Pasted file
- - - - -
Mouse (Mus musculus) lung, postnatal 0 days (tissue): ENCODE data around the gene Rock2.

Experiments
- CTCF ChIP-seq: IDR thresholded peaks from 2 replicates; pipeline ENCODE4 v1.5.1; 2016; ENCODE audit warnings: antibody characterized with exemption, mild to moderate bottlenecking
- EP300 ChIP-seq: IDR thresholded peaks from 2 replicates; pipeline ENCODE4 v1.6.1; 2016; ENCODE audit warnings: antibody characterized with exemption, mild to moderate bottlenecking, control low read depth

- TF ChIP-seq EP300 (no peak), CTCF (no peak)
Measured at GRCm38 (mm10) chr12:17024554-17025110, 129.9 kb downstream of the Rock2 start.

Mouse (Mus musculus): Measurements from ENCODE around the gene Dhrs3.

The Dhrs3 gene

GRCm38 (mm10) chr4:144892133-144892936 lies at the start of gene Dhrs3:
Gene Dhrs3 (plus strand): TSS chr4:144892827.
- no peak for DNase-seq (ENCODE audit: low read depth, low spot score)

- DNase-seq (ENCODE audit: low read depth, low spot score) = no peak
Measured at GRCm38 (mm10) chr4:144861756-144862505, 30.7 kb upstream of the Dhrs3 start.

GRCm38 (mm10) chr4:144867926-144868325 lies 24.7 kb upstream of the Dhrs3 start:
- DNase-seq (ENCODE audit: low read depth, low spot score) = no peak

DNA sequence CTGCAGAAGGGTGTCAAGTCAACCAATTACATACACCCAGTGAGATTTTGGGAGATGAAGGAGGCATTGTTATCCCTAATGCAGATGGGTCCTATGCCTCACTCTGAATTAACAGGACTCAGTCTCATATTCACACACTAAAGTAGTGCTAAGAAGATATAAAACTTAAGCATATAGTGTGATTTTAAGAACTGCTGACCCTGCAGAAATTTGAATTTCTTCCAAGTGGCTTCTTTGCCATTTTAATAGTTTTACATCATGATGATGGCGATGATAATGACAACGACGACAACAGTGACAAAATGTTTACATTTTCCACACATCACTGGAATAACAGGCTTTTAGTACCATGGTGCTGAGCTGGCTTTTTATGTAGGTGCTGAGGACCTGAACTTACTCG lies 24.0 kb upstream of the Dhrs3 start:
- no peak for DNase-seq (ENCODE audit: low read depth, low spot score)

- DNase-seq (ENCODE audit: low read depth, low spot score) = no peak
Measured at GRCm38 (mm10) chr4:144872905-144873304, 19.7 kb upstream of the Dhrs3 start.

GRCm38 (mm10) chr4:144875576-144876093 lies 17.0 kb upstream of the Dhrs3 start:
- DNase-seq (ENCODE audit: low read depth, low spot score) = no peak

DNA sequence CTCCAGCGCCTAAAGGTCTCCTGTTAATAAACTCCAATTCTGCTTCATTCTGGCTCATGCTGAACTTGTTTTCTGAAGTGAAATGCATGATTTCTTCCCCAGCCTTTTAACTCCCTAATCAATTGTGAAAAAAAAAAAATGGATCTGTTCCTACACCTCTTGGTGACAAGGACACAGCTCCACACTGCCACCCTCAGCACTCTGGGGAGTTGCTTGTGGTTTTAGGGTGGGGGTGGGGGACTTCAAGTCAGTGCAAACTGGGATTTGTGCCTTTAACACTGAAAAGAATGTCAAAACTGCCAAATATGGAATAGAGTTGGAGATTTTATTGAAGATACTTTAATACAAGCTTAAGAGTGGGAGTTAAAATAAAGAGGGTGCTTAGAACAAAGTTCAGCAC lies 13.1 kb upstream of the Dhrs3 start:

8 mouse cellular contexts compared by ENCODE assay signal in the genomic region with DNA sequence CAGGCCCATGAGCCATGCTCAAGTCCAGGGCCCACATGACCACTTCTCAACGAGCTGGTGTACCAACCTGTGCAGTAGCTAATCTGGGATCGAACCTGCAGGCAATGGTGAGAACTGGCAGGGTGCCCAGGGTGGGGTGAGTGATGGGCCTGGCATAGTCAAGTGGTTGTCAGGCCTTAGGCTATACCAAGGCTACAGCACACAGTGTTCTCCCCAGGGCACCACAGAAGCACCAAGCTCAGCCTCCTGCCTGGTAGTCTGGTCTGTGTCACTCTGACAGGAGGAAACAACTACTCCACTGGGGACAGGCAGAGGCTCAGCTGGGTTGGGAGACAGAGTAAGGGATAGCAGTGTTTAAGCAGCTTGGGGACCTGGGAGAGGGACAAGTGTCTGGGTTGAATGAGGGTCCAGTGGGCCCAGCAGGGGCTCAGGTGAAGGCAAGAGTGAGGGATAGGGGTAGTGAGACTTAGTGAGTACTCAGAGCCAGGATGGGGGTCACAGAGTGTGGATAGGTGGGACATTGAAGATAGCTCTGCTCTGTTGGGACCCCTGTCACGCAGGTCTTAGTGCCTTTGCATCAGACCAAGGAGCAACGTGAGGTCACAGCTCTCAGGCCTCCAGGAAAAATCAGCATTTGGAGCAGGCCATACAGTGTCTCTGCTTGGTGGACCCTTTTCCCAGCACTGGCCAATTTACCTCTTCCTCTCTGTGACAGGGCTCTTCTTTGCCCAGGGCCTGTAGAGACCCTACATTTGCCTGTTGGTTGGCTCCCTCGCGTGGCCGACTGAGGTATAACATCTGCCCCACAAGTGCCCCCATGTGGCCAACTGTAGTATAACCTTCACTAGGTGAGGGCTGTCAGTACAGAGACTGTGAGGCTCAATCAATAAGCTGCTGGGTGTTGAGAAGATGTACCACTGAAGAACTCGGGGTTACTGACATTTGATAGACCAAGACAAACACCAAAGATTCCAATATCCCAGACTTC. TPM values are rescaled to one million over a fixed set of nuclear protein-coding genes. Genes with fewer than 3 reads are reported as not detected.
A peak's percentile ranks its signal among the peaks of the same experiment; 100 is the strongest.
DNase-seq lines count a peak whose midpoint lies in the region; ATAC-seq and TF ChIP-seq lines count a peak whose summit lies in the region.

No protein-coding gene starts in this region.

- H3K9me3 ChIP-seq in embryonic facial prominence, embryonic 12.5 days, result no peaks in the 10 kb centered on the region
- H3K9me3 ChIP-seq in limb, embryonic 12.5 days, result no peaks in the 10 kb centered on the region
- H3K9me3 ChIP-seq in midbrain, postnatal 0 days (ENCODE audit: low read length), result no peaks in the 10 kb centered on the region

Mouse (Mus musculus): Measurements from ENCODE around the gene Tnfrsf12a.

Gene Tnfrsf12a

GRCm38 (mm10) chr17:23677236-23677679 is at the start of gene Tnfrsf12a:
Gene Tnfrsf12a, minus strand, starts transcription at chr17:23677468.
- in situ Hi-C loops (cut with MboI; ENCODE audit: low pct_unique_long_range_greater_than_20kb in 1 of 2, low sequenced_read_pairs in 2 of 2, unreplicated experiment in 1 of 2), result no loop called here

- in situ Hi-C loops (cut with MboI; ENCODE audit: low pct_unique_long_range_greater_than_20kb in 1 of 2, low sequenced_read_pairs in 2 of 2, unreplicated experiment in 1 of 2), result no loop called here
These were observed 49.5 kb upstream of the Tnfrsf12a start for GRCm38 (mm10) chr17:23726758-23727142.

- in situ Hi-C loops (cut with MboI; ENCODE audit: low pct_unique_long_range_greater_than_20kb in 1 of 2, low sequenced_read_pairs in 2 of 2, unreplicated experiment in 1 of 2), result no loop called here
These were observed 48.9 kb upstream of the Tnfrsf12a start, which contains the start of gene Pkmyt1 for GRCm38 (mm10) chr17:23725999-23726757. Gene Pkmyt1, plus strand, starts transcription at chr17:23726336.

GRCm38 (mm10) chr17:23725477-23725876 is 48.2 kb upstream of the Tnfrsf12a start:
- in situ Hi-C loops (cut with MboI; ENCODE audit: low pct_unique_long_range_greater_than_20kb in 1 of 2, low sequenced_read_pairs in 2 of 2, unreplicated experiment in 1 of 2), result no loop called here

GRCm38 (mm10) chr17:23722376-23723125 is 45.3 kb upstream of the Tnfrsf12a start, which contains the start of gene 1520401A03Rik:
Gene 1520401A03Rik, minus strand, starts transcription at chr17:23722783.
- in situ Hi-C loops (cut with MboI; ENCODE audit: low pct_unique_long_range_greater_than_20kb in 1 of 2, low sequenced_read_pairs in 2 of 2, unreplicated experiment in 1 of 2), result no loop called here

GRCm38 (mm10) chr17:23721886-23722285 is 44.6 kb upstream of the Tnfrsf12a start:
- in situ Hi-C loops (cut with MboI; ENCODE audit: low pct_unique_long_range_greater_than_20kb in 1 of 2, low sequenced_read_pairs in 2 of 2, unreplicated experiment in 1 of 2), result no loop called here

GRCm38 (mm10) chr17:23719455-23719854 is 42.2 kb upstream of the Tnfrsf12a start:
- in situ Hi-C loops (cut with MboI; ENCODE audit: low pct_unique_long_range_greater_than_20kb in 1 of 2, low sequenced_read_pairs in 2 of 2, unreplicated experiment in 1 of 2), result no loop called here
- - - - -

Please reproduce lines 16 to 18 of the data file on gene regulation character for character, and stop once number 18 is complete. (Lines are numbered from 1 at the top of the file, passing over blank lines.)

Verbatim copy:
DNA sequence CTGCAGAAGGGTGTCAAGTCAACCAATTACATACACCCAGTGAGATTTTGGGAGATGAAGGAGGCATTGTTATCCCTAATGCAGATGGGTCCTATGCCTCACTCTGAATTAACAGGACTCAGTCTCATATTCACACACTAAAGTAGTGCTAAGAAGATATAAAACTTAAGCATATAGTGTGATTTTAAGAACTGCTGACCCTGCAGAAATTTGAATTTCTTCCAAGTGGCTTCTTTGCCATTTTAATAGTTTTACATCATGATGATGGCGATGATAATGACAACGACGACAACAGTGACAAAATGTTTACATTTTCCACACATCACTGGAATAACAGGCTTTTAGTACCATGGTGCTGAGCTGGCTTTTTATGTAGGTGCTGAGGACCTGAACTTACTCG lies 24.0 kb upstream of the Dhrs3 start:
- no peak for DNase-seq (ENCODE audit: low read depth, low spot score)

- DNase-seq (ENCODE audit: low read depth, low spot score) = no peak